A behavior is
1) any response(s) made by an organism,
2) specifically, parts of a total response pattern,
3) an act or activity, and
4) a movement or complex movements (Atkinson, Berne and Woodworth, 1987).
In the narrower sense, behavior is the observable action of an organism, which brings change to the environment to at least some degree. This study of behavior, in psychology, falls under Behaviorism, also referred to as Behavioral psychology. But there is considerable divergence of opinion as to precisely what ought to be included under the category of behavior. In broader sense, behavior should also include unobservable actions.
There are two types of behavior.
- Overt Behavior
- Covert Behavior
Here, we are going to discuss about Overt Behavior.
The word ‘overt’ can be defined as something that is plainly apparent and openly displayed. The term overt behavior means just that. The observable behaviors such as walking, talking, laughing, which can be seen readily are categorized as overt behavior.
Many psychologists and behaviorists argue that only overt behaviors can be classified under behaviors as a whole, and any behaviors unobservable cannot qualify as behaviors. This theory has been tagged as narrow definition of behavior.
Cooper, Heron, and Heward proposed certain conditions in order to recognize a phenomenon as behavior. The conditions were:
- That to be considered a behavior there must be an observable movement shown by an organism.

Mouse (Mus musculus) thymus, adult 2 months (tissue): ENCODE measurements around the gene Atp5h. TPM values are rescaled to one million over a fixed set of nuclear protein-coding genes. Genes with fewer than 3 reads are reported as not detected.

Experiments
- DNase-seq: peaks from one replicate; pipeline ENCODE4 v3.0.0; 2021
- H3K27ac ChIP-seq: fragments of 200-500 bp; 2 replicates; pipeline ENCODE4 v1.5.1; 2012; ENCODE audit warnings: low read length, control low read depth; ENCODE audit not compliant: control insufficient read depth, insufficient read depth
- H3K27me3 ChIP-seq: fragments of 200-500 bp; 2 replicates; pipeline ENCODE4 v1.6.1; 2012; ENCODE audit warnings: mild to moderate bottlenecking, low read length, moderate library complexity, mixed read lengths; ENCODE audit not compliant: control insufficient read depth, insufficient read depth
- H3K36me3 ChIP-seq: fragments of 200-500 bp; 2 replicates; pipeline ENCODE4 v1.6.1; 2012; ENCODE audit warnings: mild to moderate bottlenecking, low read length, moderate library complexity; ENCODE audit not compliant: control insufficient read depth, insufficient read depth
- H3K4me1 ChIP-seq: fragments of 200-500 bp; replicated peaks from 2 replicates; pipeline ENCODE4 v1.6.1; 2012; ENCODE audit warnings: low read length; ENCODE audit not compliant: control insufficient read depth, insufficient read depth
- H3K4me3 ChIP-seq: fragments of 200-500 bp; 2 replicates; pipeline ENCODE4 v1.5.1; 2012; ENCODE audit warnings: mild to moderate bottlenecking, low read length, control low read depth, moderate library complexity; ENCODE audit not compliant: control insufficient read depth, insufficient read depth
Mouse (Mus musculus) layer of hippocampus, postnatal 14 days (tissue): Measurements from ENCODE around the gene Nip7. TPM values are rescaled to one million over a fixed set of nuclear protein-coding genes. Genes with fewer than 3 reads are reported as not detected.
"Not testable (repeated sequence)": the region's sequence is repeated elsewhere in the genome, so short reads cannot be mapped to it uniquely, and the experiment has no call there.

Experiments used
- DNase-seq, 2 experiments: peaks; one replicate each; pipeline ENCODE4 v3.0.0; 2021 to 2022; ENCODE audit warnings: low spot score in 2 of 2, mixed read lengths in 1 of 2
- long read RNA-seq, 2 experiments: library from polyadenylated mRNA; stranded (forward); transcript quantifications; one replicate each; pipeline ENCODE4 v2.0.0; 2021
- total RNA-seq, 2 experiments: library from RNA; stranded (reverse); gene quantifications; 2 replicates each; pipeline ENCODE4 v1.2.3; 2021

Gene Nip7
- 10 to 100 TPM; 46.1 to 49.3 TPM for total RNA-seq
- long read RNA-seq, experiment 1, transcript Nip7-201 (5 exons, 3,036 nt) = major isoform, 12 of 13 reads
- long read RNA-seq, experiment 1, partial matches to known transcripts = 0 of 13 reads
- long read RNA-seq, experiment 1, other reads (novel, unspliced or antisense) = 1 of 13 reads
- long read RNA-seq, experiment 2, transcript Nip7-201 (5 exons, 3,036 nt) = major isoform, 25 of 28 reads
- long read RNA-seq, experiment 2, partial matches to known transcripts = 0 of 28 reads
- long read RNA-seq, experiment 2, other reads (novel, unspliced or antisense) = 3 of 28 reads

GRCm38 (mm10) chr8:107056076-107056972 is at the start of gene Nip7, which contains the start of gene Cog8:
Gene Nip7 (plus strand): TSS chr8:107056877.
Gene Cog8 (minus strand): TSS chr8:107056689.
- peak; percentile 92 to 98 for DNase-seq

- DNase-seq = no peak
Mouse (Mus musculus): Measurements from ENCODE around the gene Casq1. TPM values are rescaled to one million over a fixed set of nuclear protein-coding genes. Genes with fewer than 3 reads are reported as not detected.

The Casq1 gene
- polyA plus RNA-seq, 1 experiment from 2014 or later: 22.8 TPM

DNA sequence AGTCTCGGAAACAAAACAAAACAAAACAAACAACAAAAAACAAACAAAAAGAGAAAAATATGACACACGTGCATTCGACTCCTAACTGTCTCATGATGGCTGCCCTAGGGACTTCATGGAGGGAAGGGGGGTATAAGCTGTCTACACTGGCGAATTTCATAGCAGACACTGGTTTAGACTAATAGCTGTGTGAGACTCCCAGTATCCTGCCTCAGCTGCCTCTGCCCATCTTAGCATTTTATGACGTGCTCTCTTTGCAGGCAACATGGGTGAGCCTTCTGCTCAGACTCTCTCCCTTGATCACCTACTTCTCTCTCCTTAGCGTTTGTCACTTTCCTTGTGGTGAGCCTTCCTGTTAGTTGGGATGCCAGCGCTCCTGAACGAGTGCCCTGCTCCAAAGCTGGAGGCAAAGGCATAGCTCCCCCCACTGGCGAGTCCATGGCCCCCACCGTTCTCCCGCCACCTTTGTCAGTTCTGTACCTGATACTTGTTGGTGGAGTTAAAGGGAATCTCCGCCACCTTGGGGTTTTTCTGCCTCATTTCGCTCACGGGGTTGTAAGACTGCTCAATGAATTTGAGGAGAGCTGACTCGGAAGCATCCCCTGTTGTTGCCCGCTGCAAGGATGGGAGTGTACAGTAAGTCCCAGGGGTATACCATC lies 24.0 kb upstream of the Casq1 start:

- That there must be an observable alteration in the environment as a result of the movement.
American psychologists generally agree that the subject matter of psychology is largely the observable behavior of humans and other species of animals. The individuals, who study overt behaviors, or human behaviors, classify the observable actions by form, intensity, duration and frequency. Any and all observable behaviors such as whispering, walking, yawning and jumping are overt behaviors. Behaviorists analyze these observable actions to recognize the person’s feelings, emotions and mental conditions.
Regardless of stimulus, any action such as laughter, rage, or activities like throwing off a desk, hitting someone, the behaviors that can be observed are overt behaviors. Observation and study of these behaviors helps behaviorists and psychologists to understand the core of the person, the inner feelings.
For instance, if a person is observed to be yawning, it can be hypothesized that the person is either bored or sleepy. Likewise, anger, frustration and other emotions can also be observed by analyzing the overt behaviors.